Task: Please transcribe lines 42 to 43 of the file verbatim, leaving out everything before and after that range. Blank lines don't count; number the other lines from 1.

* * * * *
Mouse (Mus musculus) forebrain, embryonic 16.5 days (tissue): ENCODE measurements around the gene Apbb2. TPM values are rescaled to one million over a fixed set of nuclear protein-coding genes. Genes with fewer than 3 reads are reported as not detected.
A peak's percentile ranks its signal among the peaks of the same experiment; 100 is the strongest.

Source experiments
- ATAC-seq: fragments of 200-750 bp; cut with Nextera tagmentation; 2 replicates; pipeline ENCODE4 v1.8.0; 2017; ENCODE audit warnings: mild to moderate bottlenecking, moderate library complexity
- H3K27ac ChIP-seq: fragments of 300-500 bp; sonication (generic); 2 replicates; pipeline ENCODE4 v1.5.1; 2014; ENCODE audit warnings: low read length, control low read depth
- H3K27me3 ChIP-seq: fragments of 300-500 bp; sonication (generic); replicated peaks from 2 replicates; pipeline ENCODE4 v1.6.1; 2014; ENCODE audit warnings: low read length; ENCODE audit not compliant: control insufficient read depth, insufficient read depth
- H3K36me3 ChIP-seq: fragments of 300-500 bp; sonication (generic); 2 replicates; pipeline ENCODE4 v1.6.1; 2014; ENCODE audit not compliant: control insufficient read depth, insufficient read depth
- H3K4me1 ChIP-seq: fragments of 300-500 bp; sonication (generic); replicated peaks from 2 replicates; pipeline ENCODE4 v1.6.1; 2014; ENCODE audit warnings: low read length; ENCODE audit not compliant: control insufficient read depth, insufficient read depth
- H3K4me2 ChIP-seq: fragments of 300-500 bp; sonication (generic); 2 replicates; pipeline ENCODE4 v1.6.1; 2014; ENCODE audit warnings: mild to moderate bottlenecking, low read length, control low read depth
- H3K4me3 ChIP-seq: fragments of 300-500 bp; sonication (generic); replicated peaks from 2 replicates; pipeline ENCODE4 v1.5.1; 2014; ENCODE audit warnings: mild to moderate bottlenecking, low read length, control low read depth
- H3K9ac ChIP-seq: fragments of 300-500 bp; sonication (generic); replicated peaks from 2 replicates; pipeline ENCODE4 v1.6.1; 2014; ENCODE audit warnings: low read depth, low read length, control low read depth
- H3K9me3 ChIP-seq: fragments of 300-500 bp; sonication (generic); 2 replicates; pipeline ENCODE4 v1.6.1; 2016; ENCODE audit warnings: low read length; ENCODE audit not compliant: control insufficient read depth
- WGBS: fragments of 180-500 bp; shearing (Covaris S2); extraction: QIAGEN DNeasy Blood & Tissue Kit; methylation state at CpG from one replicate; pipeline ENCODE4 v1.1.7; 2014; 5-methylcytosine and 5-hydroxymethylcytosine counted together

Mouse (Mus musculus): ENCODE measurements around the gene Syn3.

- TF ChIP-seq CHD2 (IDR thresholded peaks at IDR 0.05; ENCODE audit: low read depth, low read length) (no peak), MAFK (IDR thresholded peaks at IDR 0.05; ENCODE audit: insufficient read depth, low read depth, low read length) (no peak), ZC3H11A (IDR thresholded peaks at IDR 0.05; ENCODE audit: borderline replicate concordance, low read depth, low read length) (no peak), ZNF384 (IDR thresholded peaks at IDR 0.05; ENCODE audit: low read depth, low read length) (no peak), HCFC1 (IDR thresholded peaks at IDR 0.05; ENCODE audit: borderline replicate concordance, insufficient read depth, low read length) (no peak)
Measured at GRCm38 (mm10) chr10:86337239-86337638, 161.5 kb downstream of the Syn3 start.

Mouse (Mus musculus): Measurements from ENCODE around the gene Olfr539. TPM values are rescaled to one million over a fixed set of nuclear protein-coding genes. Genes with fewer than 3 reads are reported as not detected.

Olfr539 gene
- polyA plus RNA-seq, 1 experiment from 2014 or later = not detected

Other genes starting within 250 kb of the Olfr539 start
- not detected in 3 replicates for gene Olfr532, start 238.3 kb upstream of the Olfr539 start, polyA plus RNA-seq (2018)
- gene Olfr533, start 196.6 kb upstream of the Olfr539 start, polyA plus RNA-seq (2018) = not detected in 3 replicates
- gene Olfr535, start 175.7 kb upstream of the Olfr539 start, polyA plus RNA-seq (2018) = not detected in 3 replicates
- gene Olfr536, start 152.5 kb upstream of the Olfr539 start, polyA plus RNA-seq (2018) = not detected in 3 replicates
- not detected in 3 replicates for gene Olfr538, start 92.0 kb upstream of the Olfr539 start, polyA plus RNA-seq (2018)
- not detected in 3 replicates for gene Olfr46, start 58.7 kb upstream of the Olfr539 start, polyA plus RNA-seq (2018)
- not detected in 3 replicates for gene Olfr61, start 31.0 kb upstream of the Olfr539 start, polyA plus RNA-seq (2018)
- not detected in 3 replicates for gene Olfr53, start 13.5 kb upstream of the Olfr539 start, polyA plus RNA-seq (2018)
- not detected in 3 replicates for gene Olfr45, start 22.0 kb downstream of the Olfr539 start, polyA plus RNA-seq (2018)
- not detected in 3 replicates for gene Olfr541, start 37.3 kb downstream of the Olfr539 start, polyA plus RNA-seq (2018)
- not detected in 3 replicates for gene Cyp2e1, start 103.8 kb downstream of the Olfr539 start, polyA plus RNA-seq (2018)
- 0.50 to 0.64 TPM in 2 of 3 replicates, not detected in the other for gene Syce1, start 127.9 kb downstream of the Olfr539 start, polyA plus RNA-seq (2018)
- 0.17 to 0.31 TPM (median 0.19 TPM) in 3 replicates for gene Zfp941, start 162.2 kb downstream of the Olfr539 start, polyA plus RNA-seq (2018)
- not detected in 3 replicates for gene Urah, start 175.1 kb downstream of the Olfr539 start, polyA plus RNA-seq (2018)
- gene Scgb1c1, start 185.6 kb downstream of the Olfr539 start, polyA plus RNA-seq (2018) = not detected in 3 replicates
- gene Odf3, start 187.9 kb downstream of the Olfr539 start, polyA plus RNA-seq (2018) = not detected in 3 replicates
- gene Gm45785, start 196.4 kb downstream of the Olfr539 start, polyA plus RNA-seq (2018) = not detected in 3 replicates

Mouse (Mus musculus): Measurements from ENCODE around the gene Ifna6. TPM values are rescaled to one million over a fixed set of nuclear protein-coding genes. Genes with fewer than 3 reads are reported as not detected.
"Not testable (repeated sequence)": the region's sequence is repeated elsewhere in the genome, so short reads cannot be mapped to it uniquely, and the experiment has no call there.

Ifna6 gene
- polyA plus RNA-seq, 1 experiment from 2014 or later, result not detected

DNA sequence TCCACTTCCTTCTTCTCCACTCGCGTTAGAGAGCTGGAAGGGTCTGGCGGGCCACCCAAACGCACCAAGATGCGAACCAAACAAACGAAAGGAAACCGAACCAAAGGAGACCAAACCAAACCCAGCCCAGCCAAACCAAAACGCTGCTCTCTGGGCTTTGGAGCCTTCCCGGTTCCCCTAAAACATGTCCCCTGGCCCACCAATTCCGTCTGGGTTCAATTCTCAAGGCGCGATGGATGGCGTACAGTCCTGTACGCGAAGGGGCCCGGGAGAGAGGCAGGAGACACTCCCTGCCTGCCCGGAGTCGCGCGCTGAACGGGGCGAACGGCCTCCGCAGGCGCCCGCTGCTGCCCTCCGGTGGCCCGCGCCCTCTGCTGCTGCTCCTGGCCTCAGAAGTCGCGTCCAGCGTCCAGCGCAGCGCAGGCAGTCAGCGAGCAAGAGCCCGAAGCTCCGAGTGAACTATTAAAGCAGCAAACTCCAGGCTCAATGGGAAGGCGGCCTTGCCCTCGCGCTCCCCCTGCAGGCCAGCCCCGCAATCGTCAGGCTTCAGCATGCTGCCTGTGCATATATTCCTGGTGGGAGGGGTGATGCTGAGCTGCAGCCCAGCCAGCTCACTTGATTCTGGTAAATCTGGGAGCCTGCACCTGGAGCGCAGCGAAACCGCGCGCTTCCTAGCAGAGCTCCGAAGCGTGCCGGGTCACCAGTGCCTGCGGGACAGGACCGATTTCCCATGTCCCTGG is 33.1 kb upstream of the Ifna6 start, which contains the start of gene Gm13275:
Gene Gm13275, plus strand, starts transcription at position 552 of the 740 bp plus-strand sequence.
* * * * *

DNA sequence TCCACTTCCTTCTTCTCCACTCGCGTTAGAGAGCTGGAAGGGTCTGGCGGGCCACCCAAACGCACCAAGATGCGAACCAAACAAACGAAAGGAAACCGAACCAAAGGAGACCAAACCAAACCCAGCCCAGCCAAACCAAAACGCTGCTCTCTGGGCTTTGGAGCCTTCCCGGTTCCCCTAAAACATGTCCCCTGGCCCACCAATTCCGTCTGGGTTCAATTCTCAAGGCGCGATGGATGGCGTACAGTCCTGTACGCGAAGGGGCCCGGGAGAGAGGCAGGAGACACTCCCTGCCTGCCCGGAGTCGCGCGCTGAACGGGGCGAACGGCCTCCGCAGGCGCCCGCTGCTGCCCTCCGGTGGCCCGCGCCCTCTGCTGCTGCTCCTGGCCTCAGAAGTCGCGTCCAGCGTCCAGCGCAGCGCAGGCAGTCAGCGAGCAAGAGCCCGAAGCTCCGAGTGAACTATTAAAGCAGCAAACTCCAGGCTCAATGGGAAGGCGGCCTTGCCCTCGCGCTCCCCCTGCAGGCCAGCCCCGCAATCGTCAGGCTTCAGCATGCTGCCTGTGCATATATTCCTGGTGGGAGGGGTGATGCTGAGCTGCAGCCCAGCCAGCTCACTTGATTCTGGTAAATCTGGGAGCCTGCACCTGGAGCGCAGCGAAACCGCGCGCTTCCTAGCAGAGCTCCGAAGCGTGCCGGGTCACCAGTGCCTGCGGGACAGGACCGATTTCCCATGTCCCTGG is 33.1 kb upstream of the Ifna6 start, which contains the start of gene Gm13275:
Gene Gm13275, plus strand, starts transcription at position 552 of the 740 bp plus-strand sequence.